Have you ever heard of the word “Numismatics”? It may be a word many of us have heard but may not understand. Well, it’s time we clear that up. We’re here to help you have a better understanding of numismatics; the how, why and what .
First, the proper pronunciation is Numis (Noo-Miz)-Matics. It means the study or collection of currency; including coins, tokens, paper money, and related objects. Oddly enough, it dates back to earlier times when it was a much broader study of money and payment methods used to resolve debts and exchange for goods. Early money used by historic peoples was referred to as “Odd and Curious” but was, in fact, used in conjunction with barter. The early Kyrgyz people used horses as the principle currency unit and gave change in lambskins. Currently, the lambskins are suitable for numismatic study, but horses…. Not so much. Other objects used as units of trade for centuries were cowry shells, precious metals, cocoa beans and gems. In reality, when you look at those items today, they are still traded as currency; more commonly in the drug trade and jewelry markets but never the less, they are still traded.
“Numismatic Value” is the term used to refer to the excess monetary value placed on coins and currency by law. This is also referred to as the collector’s value. For instance, a Morgan Dollar has a value, by law, of one dollar, but can be worth thousands. If it is worth $1000 and the original face value placed on the coin is one dollar, then the “Numismatic” or Collector Value is $999.
With the study of Numismatics come many other disciplines you must learn to be successful if you plan on collecting raw materials. Raw, or ungraded, pieces refer to coins or currency that have not been graded by one of the top two grading companies in the world, either PCGS (Professional Coin Grading Service) or NGC (Numismatic Guarantee Corporation). You will need to be able to grade coins which means determining the condition of the coin using the Sheldon Grading Scale. This scale goes from 0-70 and is used by both of the aforementioned grading companies to grade and certify coins. You can view the grading standards here: http://www.pcgs.com/grades/. Learning to accurately grade coins can take a lifetime. Many would say that grading coins is an art. As we all know, it takes time to master any skill and with art, the beauty is in the eye of the beholder. Grading can be very subjective and each individual may look at the same coin through a different lens and grade them completely differently. This is where you must be willing to learn all facets of coin production to help with your grading skills. Familiarizing yourself with what die polish looks like and other things that may occur during the minting process is one of the first steps to take in becoming a successful grader.
With the condition of the coin being extremely important in a coin’s value, it is also crucial to be aware of which mint the coin was made at and what year it was minted. With this information, you will be able to pull what the total mintage of the particular coin was, which is a major factor in overall rarity. An example of this would be if you look at two separate 1909 VDB Wheat cents. The 1909 S VDB, which the “S” signifies the coin was minted in San Francisco, only had a total mintage of 484,000 coins. This coin in a grade of MS64 (Mint State 64) is currently worth almost $3000. But the 1909 VDB on the other hand, which without a mintmark means it was minted in Philadelphia, had a mintage of 27,995,000 thus making it worth roughly $90 in the same grade of MS64. This can be confusing for some, but it is a prime example of how one slight variance can completely alter the value of a numismatic coin. With everything being the same aside from the mintmark, this is case a where you have a huge difference in value. This is one of the largest draws to numismatics; it is truly a modern day treasure hunt that we can all be a part of. We all get change during our day-to-day lives. Get yourself a United States Redbook and you can check the values of your coins any time. That $16 investment in your knowledge with the purchase of that book can prove to make you a lot more money than your initial $16 investment.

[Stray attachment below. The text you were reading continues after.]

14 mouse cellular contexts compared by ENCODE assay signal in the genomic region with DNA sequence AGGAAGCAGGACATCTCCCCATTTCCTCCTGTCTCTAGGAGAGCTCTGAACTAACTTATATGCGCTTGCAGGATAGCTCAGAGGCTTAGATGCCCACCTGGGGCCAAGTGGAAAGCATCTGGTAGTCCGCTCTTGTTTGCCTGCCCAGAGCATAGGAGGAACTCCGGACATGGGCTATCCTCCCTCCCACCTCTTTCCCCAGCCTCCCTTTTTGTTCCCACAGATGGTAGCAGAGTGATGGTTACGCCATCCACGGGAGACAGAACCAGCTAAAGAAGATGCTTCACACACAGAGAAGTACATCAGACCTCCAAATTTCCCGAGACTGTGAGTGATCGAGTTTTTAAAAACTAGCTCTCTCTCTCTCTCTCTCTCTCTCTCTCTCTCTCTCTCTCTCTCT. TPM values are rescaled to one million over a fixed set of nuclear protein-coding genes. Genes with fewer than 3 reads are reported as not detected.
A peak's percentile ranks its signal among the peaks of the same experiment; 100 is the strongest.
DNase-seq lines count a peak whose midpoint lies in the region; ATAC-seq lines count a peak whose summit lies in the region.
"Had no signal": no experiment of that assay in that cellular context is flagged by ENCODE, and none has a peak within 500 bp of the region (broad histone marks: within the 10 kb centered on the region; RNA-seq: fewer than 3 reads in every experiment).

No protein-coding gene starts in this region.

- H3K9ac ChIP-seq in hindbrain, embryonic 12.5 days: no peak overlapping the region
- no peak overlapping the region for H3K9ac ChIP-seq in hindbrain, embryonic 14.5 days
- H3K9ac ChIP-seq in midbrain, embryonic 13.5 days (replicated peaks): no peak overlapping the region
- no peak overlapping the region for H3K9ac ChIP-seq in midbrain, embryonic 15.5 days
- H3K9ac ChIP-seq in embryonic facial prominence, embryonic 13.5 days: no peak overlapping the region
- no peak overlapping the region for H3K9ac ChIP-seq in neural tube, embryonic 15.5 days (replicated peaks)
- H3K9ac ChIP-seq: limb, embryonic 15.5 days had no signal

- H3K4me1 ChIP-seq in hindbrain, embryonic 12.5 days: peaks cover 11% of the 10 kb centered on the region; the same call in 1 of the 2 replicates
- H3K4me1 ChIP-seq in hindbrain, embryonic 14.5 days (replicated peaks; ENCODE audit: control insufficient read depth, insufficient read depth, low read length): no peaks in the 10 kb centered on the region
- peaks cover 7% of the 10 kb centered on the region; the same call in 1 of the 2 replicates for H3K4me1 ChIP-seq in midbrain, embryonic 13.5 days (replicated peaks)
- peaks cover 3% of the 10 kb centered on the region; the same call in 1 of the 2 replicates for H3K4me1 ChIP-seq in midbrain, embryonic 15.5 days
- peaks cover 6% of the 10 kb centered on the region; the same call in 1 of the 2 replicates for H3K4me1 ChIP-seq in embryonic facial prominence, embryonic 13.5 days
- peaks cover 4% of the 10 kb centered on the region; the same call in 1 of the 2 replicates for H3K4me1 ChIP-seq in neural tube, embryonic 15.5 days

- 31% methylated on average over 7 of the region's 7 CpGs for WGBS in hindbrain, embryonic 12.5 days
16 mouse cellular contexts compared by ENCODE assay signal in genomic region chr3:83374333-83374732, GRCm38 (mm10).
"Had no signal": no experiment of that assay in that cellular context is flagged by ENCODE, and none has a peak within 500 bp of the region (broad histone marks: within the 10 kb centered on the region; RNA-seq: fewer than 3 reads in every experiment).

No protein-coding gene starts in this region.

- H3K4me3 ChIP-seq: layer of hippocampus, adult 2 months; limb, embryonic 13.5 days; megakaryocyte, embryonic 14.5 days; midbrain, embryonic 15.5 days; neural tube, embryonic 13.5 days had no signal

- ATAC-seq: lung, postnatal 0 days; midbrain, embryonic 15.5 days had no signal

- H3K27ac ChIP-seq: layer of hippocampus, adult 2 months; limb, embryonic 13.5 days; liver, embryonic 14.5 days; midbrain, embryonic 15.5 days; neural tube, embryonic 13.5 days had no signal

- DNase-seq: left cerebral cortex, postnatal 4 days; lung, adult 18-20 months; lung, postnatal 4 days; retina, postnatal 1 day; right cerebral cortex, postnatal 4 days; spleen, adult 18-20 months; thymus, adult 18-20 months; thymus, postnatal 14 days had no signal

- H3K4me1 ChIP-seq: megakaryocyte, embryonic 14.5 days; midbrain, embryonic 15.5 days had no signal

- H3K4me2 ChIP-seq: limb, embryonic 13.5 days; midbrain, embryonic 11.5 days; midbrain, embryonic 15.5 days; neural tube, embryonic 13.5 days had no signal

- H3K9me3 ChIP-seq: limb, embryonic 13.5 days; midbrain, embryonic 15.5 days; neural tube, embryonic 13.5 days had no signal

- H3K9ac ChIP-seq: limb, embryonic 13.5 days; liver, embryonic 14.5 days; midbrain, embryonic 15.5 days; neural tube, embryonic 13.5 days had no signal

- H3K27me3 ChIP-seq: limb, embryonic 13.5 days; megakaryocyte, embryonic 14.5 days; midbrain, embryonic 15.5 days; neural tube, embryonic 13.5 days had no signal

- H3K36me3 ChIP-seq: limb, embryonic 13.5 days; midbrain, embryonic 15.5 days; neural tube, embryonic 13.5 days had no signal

The three main things to keep in mind when attempting to determine the numismatic value of a coin are, Year, Mintmark, and Grade. With the right combination of these three, you could have a fortune on your hands, or in your change jar for that matter. We discuss high end numismatics all the time, but what’s to say that you don’t have ten pennies in your old mason jar full of change that have a value of $5 a piece? I think any of us are all for turning $0.10 into $50. Numismatics can sound intimidating but trust us when we say, as soon as you make your first find or your first numismatic purchase, it pays for itself time and time again. You can have tremendous fun all while providing yourself a security net for your wealth and you will never want to turn back.
Numismatics is a huge topic, which takes lots of learning and here at Sahara Coins, we are here to help you become the educated collector. So feel free to come down or give us a call anytime to discuss the options you have and possibilities of starting a very strong Numismatic portfolio for yourself or your family for the future.